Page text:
Alamo Herd Management Area
mapLocation: The Alamo Herd Management Area (HMA) lies in west central Arizona on lands adjoining Alamo Lake and portions of the Bill Williams, Santa Maria and Big Sandy rivers. This HMA can be reached by driving west from Wickenberg, Arizona on U.S. Highway 60 (about 50 miles toward Wenen, Arizona) and then north 30 miles on a paved county road toward Alamo Lake State Park.
 
Size: Bordered on the north by the Big Sandy HMA and on the west by the Havasu HMA, the Alamo contains some 341,000 acres of land.
 
Habitat: Wild burros roam freely throughout this area, which is largely steep, rock and rugged. The lower areas contain gentle slopes cut with broad sandy washes. Sonoran Desert vegetation, including palo verde and ironwood trees, plant themselves among the washes. Summers are hot with temperatures occasionally exceeding 120 degrees. Wild burros share this habitat with desert bighorn sheep, desert mule deer, coyotes, fox, jackrabbits and a variety of small desert mammals. Other animals making their homes here include the desert tortoise and several species of lizards and rattlesnakes. Overhead, the bald eagle and southwestern willow flycatcher can be spotted in the sky.

Program Information


Burro Information


History: Wild burros in this area are descendants of burros abandoned by early prospectors, miners and local rangers. Having evolved in the deserts of North Africa, burros adapted well to Arizona’s desert environment and flourished in the relatively lush Sonoran Desert. Large and thriving herds of burros were soon seen as a threat to other species in times of drought. To reduce the threat, local ranchers were issued government furnished ammunition during the droughts of the 1930s and 1950s to shoot burros. This helped relieve over-utilization of stressed vegetation and the severe competition for scarce water. 

A new water source was made available with the completion of Alamo Dam on the Bill Williams River in 1968. With a permanent water source, and protection through the Wild Horse and Burro Protection Act of 1971, the herd began to grow once again.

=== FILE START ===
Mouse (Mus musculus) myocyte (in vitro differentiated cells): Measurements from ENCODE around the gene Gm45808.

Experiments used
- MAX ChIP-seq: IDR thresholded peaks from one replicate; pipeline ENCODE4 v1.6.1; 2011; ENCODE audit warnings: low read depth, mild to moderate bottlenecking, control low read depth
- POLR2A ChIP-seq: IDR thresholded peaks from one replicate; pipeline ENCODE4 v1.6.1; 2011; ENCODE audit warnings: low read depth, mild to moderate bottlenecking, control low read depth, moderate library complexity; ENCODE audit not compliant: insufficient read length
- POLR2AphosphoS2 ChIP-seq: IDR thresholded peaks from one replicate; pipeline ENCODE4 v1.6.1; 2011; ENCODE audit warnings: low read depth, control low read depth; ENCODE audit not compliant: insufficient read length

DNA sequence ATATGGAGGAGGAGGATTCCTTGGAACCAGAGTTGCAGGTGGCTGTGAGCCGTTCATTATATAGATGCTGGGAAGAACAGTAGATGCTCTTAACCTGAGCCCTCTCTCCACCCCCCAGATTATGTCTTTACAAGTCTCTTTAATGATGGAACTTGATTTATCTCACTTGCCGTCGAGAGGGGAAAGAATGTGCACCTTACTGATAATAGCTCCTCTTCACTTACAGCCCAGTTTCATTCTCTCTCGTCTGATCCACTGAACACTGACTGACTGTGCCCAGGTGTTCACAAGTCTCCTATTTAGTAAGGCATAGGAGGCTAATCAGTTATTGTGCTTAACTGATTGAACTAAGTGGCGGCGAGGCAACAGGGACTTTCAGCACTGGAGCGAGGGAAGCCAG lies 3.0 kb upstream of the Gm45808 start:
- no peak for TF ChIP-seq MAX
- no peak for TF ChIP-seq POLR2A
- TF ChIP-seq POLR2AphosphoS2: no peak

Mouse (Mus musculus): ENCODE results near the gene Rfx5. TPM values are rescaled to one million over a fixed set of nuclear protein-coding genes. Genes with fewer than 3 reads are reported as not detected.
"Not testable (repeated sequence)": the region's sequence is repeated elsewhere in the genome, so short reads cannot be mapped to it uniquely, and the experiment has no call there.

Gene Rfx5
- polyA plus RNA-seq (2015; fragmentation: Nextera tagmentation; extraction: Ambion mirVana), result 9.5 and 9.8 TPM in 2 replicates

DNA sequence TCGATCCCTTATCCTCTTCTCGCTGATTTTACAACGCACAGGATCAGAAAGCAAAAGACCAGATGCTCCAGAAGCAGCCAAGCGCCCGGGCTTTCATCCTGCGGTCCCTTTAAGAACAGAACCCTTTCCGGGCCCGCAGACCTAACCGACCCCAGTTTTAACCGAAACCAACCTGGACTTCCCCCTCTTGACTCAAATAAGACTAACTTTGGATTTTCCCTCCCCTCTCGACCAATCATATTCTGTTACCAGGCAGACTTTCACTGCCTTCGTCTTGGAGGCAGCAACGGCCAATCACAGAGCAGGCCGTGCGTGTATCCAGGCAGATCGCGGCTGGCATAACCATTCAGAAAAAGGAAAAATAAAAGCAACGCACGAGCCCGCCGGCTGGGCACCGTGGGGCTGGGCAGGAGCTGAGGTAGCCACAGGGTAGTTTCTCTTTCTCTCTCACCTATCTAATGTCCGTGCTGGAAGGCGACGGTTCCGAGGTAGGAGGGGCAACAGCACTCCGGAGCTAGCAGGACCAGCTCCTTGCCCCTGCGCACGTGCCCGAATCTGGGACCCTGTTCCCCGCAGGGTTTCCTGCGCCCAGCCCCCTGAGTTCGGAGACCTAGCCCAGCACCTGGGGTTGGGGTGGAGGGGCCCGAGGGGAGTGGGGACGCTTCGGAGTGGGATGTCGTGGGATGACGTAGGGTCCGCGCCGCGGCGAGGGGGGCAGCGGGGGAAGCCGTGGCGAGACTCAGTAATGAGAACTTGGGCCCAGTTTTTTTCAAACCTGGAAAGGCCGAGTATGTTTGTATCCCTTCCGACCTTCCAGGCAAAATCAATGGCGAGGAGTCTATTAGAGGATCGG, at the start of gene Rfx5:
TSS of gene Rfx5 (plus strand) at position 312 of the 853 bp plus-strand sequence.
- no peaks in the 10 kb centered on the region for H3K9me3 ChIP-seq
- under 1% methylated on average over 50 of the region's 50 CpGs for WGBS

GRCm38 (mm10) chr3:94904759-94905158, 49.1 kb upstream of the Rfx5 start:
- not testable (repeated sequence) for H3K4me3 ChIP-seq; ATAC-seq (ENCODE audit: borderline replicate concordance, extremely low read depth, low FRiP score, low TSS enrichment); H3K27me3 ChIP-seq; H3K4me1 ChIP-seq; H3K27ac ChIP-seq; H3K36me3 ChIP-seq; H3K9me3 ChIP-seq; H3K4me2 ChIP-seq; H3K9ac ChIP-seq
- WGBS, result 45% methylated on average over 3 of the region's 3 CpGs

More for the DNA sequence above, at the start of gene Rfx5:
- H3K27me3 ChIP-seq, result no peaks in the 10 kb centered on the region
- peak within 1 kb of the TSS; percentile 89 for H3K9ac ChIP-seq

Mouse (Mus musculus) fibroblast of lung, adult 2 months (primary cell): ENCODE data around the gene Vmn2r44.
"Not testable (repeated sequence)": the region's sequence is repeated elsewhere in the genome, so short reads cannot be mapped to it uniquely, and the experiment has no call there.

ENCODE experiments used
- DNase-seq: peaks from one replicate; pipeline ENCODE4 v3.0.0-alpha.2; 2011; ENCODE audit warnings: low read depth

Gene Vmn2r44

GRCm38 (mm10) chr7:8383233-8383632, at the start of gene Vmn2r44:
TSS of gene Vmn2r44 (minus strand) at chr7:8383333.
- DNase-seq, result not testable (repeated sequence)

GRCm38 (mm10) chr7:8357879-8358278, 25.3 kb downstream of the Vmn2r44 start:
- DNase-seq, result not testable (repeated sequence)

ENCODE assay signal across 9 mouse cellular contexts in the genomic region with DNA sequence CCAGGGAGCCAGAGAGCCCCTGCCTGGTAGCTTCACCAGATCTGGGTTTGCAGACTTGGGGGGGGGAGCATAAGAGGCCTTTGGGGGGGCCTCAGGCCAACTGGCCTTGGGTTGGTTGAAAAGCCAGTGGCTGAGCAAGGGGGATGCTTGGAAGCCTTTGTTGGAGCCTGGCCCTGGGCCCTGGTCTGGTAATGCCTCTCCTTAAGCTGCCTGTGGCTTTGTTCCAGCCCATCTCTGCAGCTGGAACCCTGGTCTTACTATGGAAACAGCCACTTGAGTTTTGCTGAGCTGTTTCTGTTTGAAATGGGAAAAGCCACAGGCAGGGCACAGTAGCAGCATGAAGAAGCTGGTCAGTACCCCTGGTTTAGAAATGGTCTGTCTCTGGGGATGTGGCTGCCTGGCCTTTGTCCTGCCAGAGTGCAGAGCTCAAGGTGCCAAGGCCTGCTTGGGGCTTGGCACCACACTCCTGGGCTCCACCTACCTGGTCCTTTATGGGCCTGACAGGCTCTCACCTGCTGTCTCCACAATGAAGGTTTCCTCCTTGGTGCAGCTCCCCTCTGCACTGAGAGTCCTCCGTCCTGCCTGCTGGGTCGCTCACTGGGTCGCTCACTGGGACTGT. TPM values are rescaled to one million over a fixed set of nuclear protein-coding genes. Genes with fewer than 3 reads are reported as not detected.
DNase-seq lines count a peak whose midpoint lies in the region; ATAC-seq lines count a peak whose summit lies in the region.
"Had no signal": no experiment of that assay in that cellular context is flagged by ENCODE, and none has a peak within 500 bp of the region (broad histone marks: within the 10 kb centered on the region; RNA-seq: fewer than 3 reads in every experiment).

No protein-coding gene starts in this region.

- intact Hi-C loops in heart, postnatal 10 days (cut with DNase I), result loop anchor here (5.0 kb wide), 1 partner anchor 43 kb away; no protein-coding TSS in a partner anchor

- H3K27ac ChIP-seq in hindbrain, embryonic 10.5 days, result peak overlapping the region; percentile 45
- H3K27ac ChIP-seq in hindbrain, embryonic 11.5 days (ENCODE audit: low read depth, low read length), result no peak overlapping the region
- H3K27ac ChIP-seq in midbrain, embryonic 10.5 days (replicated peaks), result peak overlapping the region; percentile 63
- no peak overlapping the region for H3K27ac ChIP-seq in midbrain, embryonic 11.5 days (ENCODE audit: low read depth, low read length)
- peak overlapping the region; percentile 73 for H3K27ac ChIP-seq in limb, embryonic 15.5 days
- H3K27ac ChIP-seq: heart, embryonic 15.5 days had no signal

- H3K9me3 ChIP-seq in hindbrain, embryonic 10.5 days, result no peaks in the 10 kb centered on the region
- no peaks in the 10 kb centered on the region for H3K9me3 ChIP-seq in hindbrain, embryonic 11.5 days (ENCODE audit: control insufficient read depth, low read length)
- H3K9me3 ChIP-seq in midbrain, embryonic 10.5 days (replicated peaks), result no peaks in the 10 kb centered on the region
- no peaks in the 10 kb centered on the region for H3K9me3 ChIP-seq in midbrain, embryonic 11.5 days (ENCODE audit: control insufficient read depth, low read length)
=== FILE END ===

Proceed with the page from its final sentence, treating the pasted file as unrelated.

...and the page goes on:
burroPopulation: Left alone in this remote region with few natural predators, the wild burro population here flourished to more than 1,000 animals by the mid-1970s. The first wild burro capture effort by the BLM in Arizona took place near Alamo Lake. In 1977, and again in 1979, nearly 900 animals were removed from this HMA, lowering the population to about 200. Today, the burro population is estimated to be about 305. 
 
Burros in this area are typically grey in color. During the hot summer months, the herd stays within two to three miles of water sources. When the weather cools, the burros tend to break up and scatter throughout the area.
 
Management: Wild burros living in the Alamo HMA are managed in an ecological balance within their habitat. This ensures there will be plenty of food and cover for the burros, as well as for other wildlife. The area must also be managed in a manner that continues to provide a quality riparian habitat for the endangered southwestern willow flycatcher. When vegetative monitoring studies show over-utilization of key plant species, some burros are relocated to other corral facilities. These burros then become available to the public through the BLM’s Adopt a Wild Horse or Burro Program.

  Lake Havasu Field Office 
2610 Sweetwater Avenue
Lake Havasu City, AZ 86406-9071
Phone: (928) 505-1200
Fax: (928) 505-1208
E-mail: LHFOWEB_AZ@blm.gov
Field Manager:  Kim Liebhauser
Hours:  8:00 a.m. - 4:30 p.m., M-F